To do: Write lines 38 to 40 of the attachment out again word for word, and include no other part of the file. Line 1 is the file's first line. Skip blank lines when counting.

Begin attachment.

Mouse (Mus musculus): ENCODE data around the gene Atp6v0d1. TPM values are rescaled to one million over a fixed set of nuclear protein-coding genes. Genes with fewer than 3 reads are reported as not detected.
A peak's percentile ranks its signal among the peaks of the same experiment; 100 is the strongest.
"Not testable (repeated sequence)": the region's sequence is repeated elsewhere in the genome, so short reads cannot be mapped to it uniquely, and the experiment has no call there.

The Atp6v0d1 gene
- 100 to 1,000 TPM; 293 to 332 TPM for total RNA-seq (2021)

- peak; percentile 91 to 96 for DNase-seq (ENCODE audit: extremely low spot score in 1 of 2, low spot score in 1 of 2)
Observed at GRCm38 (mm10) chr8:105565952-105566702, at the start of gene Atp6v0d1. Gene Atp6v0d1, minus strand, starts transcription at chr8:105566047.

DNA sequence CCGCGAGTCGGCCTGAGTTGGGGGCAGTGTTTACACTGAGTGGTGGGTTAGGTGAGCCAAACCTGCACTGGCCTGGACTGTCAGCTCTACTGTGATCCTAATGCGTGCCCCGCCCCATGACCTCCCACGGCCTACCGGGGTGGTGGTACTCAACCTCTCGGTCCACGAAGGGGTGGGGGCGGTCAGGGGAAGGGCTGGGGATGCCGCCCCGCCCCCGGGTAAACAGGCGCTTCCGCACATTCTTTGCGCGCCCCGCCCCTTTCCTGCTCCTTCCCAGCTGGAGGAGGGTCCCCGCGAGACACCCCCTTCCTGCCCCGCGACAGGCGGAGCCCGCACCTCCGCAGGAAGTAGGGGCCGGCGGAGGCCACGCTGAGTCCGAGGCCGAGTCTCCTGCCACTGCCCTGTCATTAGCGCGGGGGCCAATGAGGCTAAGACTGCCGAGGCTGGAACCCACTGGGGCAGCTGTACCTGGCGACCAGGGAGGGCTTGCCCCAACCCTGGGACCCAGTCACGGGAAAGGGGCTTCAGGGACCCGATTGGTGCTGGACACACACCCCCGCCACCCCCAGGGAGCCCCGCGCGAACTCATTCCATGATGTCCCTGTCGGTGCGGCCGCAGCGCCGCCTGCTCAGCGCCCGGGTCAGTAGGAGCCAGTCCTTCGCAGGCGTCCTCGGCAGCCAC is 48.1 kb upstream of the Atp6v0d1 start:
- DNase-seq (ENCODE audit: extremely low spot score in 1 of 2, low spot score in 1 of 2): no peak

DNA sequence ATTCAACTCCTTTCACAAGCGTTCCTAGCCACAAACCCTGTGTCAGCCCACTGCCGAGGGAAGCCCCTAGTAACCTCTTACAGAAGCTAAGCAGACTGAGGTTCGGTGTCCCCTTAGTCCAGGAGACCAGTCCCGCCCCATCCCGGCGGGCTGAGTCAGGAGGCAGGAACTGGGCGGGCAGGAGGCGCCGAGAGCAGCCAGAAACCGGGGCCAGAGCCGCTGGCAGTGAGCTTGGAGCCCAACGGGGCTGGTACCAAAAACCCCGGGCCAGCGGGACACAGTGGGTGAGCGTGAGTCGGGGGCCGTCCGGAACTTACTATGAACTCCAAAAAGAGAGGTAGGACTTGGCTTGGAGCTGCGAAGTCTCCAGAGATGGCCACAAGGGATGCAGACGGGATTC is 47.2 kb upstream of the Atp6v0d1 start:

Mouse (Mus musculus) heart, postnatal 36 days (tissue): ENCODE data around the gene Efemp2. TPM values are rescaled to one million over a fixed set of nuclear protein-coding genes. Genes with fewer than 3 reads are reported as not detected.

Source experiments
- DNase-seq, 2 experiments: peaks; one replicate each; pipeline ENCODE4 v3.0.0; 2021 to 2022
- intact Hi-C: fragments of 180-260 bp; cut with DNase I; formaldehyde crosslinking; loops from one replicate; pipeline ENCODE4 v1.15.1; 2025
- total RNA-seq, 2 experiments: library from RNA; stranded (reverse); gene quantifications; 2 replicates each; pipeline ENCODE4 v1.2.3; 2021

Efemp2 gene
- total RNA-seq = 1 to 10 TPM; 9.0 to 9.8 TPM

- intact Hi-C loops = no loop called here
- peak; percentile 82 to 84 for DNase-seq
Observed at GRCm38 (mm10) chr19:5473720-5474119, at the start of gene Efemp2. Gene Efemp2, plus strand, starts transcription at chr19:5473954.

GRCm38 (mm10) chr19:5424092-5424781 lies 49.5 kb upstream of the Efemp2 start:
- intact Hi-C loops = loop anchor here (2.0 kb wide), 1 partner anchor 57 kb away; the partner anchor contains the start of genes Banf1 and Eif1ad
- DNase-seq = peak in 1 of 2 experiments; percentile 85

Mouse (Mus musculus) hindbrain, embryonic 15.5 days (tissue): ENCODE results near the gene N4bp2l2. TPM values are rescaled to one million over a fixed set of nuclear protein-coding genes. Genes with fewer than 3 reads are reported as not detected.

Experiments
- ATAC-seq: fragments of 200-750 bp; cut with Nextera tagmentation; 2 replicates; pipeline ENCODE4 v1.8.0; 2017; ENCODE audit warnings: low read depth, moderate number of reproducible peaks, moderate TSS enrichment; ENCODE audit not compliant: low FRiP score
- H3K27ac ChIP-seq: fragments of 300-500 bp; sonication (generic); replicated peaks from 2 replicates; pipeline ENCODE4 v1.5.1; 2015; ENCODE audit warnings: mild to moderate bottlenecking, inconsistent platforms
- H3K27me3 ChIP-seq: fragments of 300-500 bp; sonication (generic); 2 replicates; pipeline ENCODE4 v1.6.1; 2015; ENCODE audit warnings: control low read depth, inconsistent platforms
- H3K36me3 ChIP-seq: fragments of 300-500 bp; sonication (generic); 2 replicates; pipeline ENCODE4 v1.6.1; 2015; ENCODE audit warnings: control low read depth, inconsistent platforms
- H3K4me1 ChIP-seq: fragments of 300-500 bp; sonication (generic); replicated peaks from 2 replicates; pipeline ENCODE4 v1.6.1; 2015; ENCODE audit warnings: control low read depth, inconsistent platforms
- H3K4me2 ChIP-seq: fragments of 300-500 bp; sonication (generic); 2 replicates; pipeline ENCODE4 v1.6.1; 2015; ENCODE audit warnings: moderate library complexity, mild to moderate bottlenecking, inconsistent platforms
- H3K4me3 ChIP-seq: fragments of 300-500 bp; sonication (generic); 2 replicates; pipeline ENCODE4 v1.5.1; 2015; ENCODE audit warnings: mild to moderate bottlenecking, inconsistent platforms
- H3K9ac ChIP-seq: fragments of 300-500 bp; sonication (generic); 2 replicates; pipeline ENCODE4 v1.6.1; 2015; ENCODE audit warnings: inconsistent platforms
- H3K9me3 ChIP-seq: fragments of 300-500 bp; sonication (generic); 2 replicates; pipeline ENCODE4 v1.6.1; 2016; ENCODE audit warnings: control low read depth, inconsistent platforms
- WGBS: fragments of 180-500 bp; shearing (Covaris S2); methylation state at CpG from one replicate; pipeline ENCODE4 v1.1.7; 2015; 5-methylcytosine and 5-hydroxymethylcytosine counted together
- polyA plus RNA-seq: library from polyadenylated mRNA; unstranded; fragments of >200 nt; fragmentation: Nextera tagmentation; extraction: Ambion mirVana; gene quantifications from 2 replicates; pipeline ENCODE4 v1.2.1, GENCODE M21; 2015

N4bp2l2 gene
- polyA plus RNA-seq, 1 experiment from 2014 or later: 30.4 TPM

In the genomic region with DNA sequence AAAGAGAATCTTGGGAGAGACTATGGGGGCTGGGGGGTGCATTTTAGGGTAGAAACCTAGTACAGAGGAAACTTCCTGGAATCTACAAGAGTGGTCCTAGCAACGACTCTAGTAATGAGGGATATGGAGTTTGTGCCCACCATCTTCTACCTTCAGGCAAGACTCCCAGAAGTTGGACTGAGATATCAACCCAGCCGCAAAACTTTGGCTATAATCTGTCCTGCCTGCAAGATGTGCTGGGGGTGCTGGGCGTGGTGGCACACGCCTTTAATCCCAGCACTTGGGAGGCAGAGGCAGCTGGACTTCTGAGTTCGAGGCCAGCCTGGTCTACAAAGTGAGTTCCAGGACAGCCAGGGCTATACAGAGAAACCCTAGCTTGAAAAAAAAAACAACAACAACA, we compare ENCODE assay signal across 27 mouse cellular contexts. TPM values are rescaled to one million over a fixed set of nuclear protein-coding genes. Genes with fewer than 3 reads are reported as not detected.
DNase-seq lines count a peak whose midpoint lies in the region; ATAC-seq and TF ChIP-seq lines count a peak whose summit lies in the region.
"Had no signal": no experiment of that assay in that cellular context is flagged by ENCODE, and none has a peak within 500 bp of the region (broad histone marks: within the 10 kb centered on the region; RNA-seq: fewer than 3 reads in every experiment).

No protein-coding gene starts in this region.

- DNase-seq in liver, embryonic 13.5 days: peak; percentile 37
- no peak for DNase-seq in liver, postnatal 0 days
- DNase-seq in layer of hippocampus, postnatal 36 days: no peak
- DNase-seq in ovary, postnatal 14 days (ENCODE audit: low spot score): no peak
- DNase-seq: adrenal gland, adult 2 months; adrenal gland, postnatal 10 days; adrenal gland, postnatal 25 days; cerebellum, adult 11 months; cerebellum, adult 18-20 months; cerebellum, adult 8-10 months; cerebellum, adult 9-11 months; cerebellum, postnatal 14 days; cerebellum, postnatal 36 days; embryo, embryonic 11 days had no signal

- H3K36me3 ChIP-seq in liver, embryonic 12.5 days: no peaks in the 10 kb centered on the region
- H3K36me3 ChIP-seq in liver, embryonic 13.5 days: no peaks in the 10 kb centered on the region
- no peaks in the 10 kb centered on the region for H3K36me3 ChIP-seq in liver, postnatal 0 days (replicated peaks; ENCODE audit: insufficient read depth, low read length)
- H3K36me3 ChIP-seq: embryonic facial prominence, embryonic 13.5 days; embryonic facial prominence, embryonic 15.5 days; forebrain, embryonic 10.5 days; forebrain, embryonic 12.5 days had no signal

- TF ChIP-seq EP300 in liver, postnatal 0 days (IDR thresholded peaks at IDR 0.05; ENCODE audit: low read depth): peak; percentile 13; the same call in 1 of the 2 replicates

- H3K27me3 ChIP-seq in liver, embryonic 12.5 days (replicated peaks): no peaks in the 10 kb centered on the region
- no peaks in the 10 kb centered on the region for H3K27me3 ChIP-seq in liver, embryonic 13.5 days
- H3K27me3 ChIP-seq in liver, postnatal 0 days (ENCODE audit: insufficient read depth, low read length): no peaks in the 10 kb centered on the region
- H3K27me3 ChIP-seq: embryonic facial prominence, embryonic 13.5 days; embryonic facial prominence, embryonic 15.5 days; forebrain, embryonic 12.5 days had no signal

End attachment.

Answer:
- polyA plus RNA-seq, 1 experiment from 2014 or later: 30.4 TPM

In the genomic region with DNA sequence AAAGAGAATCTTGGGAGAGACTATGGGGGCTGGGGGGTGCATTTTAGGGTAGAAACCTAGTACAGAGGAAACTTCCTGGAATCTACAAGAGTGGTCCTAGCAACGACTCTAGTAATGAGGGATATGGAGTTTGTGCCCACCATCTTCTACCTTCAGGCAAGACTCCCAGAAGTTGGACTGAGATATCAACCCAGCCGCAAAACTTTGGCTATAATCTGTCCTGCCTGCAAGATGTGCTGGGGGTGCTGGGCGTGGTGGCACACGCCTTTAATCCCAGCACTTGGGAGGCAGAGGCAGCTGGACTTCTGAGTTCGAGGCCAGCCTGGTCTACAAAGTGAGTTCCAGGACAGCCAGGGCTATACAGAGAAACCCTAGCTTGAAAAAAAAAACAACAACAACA, we compare ENCODE assay signal across 27 mouse cellular contexts. TPM values are rescaled to one million over a fixed set of nuclear protein-coding genes. Genes with fewer than 3 reads are reported as not detected.
DNase-seq lines count a peak whose midpoint lies in the region; ATAC-seq and TF ChIP-seq lines count a peak whose summit lies in the region.